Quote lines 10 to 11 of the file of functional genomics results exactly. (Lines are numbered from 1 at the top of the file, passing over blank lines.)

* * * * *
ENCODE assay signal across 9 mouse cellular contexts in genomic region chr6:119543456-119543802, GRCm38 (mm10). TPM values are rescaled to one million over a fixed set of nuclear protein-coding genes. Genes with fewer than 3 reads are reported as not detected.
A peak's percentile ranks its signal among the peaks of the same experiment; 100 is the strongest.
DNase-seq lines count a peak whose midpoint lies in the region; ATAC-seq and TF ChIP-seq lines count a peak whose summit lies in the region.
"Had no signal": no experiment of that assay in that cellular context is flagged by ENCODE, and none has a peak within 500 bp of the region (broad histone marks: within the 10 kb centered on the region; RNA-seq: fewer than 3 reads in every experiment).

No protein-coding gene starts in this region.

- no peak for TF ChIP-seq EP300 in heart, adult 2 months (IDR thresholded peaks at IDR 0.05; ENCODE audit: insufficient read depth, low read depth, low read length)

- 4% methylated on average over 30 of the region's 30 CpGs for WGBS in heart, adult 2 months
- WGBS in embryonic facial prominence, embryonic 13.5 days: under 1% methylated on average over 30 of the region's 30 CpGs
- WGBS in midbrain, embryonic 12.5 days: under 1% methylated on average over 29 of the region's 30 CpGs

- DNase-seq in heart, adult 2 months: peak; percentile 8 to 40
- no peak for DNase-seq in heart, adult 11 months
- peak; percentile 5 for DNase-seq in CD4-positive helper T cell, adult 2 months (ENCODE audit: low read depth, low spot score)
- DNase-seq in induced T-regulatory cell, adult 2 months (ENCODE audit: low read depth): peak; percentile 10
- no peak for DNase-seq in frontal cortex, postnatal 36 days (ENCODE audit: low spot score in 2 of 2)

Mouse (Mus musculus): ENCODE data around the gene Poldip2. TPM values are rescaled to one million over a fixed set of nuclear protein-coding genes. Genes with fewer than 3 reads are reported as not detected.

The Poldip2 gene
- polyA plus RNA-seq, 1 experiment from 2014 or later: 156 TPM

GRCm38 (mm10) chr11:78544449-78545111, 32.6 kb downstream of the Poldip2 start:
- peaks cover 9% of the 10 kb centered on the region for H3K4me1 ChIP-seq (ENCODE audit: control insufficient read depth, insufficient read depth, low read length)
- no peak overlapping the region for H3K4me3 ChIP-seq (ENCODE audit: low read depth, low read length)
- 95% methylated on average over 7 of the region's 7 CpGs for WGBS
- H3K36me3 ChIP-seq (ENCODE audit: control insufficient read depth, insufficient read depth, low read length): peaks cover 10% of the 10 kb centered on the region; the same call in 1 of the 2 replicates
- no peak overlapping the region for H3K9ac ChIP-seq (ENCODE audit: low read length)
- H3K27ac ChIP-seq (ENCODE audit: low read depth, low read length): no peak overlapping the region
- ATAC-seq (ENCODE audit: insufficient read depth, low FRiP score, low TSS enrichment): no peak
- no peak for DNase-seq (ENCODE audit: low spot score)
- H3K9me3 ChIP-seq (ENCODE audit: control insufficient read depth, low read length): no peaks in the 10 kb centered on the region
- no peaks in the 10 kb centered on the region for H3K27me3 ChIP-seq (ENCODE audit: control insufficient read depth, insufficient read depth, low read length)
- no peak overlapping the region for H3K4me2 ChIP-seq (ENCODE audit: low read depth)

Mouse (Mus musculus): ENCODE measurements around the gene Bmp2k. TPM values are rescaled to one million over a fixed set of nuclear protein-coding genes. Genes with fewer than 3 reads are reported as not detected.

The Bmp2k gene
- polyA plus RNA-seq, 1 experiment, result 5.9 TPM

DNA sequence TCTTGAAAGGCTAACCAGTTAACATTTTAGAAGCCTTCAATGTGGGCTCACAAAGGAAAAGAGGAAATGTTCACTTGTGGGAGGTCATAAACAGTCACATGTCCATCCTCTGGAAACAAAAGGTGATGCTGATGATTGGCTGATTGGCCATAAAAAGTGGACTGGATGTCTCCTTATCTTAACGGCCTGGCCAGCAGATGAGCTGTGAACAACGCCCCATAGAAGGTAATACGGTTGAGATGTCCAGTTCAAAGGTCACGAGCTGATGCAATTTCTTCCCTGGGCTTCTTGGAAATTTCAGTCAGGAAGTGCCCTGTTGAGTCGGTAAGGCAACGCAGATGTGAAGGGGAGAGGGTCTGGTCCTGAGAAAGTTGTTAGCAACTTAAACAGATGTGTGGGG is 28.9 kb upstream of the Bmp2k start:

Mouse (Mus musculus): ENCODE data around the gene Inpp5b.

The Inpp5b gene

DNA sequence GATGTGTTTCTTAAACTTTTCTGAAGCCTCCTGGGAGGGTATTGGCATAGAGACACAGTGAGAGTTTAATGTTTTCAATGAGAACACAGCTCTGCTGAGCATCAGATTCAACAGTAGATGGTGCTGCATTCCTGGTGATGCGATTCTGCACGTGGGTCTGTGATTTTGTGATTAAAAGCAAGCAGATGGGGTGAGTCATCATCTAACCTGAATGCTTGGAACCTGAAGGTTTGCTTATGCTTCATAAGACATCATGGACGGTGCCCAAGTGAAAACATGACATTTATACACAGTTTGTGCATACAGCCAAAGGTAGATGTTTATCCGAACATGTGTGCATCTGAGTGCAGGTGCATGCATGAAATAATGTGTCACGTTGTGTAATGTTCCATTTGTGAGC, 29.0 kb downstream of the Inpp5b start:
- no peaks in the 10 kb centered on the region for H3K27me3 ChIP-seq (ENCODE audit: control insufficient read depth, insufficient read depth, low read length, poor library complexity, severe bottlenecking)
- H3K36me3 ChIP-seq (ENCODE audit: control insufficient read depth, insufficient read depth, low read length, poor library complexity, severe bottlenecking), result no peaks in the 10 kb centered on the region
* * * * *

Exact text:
- DNase-seq in heart, adult 2 months: peak; percentile 8 to 40
- no peak for DNase-seq in heart, adult 11 months